Like it or not, it's gotten big.

Fleet Foxes, Blitzen Trapper, Elvis Perkins, Bon Iver and Joh Ritter have all recieved huge critical aclaim in the past few years for their 'new approach' to music and have been tagged as bands to watch for the future. It's almost amzing to me to see how succesful Fleet Foxes has become with such a tried and true formula, how many bands do you think are green with envy that they were the Indie darlings of 2008 and all they play is folk music...that stuff has been around for over a 100 years!

I can list endless bands that fall under this scope (Black Keys, Bonnie "Prince" Billy, Great Lake Swimmers, Iron and Wine, Old Crow Medicine Show, Yonder Mountain String Band, Vetiver etc.) and I know this piece is running dry so I'll wrap up the preface here and I'll move on to review albums from the bands of 2009 that are best embracing this movement.

Friday, September 11, 2009

So Pick Up the Tempo Just a Little and Drive it on Home

I don’t exactly know how it all came about, but sometime in the past 9 months I fell asleep and music revolved. I’ve been plugging ahead in my own life oblivious to this monumental happening unfolding one crucial element at a time. A few posts back I made a satire of sorts of the current state of Indie music, numbering its essential days until the likely evolution of ‘next’ occurred. Perhaps why I find myself so dumbfounded is two-fold in explanation.

First, this is exactly what I thought was going to happen; I just didn’t really believe that it would.
Second, everything that I love about music is more ‘now’ than ever.

Somewhere between Miley Cyrus, Lil’ Wayne, Rascal Flats, Radiohead, Whitney Houston, Kanye and Animal Collective lies one fundamental truth: music is derived from a multitude of various sources, created for a multitude of various consumers who will listen and interpret in a multitude of various ways all for a singular reason – music makes us feel good and people like to feel good.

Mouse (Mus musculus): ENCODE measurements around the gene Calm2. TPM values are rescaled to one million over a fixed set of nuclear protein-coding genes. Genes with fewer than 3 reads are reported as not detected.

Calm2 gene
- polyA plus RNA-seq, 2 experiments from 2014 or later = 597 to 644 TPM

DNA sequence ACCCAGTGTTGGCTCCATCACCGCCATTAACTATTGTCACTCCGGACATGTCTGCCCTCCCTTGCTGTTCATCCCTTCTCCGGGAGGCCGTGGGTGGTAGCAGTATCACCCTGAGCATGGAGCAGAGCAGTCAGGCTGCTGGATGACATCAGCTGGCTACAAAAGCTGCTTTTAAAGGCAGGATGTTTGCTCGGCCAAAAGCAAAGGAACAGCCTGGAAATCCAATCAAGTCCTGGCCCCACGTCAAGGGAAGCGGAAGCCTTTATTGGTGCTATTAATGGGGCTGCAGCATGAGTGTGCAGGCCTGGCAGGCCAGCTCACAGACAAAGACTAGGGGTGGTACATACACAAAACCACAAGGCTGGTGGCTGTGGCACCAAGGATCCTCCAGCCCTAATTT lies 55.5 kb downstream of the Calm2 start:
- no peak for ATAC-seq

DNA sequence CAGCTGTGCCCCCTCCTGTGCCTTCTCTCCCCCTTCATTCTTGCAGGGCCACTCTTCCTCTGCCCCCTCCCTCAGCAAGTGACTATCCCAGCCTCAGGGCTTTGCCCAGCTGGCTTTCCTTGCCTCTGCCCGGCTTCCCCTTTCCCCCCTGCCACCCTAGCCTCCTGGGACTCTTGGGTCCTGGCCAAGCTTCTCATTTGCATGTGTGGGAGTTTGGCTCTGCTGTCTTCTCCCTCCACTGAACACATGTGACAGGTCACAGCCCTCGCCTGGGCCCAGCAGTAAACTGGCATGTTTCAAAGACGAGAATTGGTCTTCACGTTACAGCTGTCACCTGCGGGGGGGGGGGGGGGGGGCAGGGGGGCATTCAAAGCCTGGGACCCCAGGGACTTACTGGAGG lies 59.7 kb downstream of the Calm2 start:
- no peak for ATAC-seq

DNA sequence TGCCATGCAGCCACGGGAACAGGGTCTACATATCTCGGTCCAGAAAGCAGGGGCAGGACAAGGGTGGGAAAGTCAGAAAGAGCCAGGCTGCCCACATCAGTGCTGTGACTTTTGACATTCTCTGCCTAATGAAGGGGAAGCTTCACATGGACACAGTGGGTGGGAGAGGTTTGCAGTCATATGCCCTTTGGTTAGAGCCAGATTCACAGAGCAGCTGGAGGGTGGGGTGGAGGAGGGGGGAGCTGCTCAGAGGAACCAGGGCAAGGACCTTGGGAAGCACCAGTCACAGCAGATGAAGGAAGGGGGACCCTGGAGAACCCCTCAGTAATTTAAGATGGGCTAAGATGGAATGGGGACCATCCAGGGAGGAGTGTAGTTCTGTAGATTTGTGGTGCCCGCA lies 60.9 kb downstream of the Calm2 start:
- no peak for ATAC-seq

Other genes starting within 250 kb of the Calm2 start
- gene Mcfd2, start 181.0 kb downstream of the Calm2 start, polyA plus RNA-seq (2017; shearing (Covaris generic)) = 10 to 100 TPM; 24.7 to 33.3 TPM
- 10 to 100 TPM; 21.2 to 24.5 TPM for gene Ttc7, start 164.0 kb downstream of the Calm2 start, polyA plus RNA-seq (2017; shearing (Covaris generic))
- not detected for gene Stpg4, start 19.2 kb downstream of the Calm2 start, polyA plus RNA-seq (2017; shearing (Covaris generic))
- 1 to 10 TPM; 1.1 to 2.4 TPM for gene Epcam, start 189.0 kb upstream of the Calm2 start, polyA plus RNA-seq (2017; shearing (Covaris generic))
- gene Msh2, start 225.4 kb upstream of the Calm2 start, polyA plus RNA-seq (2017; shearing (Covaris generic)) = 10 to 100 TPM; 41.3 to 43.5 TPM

I feel best when I am hit by music that is rough around the edges, with soul, grit, inspiration, voice, story, ambition and hint of southern twang…with smidgen of pop sensibility and punk nonchalance. It seems of late that I am not alone.

I’ll start big and work my way down. The most popular band in the world of date is The Bealtes. I’m not talking a ‘best ever in the world ever’ ranking of soci-economic-pop importance, I mean there are more people in 2009 buying Beatles albums than any other band. How fucking crazy is that! Just who do these Brits think they are? Don’t they know that the Black Eyed Peas have an album out right now!?!

Think about this. A band that emerged from England in the late sixties playing teen bob diddies and r and b covers who eight years later called it quits from an utter internal collapse and loss of meaning is the best band in the world 30 years later. For all intensive purposes The Beatles are a boy-band. They made some of the most rudimentary music into anthems and the most complex music seem mundane. So what’s the draw? Why are people still turning it on? Have we not masterfully evolved enough in the last 30 years to find no such use for some acid dropping, girl chasing, Elvis Disciples - Dylan wannabes? No, my friend, we have not.

Why? Because the Beatles are good. Really good. People like feeling good. People LOVE to feel really good.